Osteoarthritis results from inflammatory processes, not just wear and tear, Stanford study suggests

In a study to be published online Nov. 6 in Nature Medicine, investigators at the Stanford University School of Medicine have shown that the development of osteoarthritis is in great part driven by low-grade inflammatory processes. This is at odds with the prevailing view attributing the condition to a lifetime of wear and tear on long-suffering joints. Eurekalert!

Study describes first proof of principle for treating rare bone disease

FOP, fibrodysplasia ossificans progressiva, is a rare genetic disorder of progressive extra bone formation for which there is presently no cure. It is caused by a mutation in the gene for ACVR1/ALK2, a bone morphogenetic protein (BMP) receptor that occurs in all classically affected individuals. Individuals who have FOP harbor one normal copy and one damaged copy of the ACVR1/ALK2 gene in each cell. The mutation increases the amount of BMP in cells to greater than normal levels, which initiates the transformation of muscles and cartilage into a disabling second skeleton of bone. MedicalXpress

Journal of Orthopaedic Research: 2 new articles

Human platelet-rich plasma stimulates migration and chondrogenic differentiation of human subchondral progenitor cells Article first published online: 4 NOV 2011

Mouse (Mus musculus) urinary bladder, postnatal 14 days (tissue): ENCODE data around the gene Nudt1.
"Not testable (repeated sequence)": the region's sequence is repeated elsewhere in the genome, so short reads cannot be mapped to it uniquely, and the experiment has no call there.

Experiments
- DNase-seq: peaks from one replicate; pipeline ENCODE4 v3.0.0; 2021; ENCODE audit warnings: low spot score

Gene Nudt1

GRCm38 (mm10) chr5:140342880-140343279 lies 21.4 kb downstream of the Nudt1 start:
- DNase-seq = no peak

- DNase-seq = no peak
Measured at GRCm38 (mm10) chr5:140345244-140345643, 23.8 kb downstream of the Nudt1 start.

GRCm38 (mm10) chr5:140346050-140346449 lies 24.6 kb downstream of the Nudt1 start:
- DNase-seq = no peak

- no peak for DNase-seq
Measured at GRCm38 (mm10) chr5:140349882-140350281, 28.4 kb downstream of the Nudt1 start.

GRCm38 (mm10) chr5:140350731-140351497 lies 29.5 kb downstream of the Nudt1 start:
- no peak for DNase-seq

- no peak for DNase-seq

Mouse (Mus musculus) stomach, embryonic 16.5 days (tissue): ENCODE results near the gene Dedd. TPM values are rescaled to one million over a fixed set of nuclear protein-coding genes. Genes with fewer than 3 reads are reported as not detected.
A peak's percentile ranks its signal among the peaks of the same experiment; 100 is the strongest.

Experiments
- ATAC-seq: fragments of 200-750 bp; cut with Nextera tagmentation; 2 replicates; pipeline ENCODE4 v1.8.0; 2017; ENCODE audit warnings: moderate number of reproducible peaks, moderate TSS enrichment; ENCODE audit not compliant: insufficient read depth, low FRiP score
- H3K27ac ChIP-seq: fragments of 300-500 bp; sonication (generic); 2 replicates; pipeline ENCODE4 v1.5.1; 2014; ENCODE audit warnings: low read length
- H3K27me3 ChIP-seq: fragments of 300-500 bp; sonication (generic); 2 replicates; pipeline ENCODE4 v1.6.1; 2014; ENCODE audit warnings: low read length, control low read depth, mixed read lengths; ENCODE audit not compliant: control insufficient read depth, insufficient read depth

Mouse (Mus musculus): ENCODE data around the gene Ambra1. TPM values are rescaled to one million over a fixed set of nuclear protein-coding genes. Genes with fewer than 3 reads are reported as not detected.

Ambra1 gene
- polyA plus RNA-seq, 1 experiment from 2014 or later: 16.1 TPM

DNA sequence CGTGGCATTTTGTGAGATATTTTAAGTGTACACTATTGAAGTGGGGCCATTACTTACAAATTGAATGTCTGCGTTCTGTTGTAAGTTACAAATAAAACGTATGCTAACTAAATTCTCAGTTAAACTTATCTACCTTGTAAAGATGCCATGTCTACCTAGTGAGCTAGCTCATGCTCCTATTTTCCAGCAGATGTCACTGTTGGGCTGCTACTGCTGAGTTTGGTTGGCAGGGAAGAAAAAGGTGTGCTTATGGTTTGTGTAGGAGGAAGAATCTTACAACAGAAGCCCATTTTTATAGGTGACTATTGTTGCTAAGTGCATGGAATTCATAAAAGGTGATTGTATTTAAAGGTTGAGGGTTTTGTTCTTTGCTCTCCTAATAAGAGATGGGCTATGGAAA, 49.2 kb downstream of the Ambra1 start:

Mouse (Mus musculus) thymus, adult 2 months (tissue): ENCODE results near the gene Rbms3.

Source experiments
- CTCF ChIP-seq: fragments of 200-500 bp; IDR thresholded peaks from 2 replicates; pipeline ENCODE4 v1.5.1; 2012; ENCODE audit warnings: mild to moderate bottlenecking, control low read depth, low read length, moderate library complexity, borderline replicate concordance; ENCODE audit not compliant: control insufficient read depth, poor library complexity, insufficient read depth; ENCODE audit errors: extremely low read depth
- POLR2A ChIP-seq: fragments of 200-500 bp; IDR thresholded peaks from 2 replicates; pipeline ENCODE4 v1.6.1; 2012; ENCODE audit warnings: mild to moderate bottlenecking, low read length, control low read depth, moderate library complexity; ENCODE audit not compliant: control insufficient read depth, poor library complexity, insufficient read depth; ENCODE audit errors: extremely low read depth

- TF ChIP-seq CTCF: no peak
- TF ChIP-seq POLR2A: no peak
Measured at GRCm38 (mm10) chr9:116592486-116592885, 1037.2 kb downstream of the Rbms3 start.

Long-term oral administration of glucosamine or chondroitin sulfate reduces destruction of cartilage and up-regulation of MMP-3 mRNA in a model of spontaneous osteoarthritis in Hartley guinea pigs Article first published online: 4 NOV 2011

Displaced fracture of the waist of the scaphoid. [Instructional review: Upper limb]

A displaced fracture of the scaphoid is one in which the fragments have moved from their anatomical position or there is movement between them when stressed by physiological loads. Displacement is seen in about 20% of fractures of the waist of the scaphoid, as shown by translation, a gap, angulation or rotation. A CT scan in the true longitudinal axis of the scaphoid demonstrates the shape of the bone and displacement of the fracture more accurately than do plain radiographs. Displaced fractures can be treated in a plaster cast, accepting the risk of malunion and nonunion. Surgically the displacement can be reduced, checked radiologically, arthroscopically or visually, and stabilised with headless screws or wires. However, rates of union and deformity are unknown. Mild malunion is well tolerated, but the long-term outcome of a displaced fracture that healed in malalignment has not been established. This paper summarises aspects of the assessment, treatment and outcome of displaced fractures of the waist of the scaphoid. Dias JJ, Singh HP. J Bone Joint Surg Br. 2011 Nov;93(11):1433-9. PMID: 22058291

A Salute to Military Medicine, Our Brave Warriors